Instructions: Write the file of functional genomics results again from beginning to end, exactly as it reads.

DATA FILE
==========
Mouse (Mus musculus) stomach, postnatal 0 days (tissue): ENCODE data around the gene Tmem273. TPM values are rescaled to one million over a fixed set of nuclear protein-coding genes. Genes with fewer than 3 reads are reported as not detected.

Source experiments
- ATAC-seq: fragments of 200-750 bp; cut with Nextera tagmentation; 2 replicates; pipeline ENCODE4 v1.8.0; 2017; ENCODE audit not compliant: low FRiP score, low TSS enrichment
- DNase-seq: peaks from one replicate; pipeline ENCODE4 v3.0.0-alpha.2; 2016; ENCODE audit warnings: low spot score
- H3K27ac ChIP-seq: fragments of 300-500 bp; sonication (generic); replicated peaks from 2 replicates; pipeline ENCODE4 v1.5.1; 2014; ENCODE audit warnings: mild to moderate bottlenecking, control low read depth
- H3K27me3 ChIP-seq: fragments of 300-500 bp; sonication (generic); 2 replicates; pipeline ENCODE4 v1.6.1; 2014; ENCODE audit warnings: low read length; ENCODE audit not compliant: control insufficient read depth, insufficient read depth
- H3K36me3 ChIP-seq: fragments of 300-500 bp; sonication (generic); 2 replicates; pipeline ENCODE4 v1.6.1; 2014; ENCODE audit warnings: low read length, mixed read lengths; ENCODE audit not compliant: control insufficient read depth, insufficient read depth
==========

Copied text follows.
Mouse (Mus musculus) stomach, postnatal 0 days (tissue): ENCODE data around the gene Tmem273. TPM values are rescaled to one million over a fixed set of nuclear protein-coding genes. Genes with fewer than 3 reads are reported as not detected.

Source experiments
- ATAC-seq: fragments of 200-750 bp; cut with Nextera tagmentation; 2 replicates; pipeline ENCODE4 v1.8.0; 2017; ENCODE audit not compliant: low FRiP score, low TSS enrichment
- DNase-seq: peaks from one replicate; pipeline ENCODE4 v3.0.0-alpha.2; 2016; ENCODE audit warnings: low spot score
- H3K27ac ChIP-seq: fragments of 300-500 bp; sonication (generic); replicated peaks from 2 replicates; pipeline ENCODE4 v1.5.1; 2014; ENCODE audit warnings: mild to moderate bottlenecking, control low read depth
- H3K27me3 ChIP-seq: fragments of 300-500 bp; sonication (generic); 2 replicates; pipeline ENCODE4 v1.6.1; 2014; ENCODE audit warnings: low read length; ENCODE audit not compliant: control insufficient read depth, insufficient read depth
- H3K36me3 ChIP-seq: fragments of 300-500 bp; sonication (generic); 2 replicates; pipeline ENCODE4 v1.6.1; 2014; ENCODE audit warnings: low read length, mixed read lengths; ENCODE audit not compliant: control insufficient read depth, insufficient read depth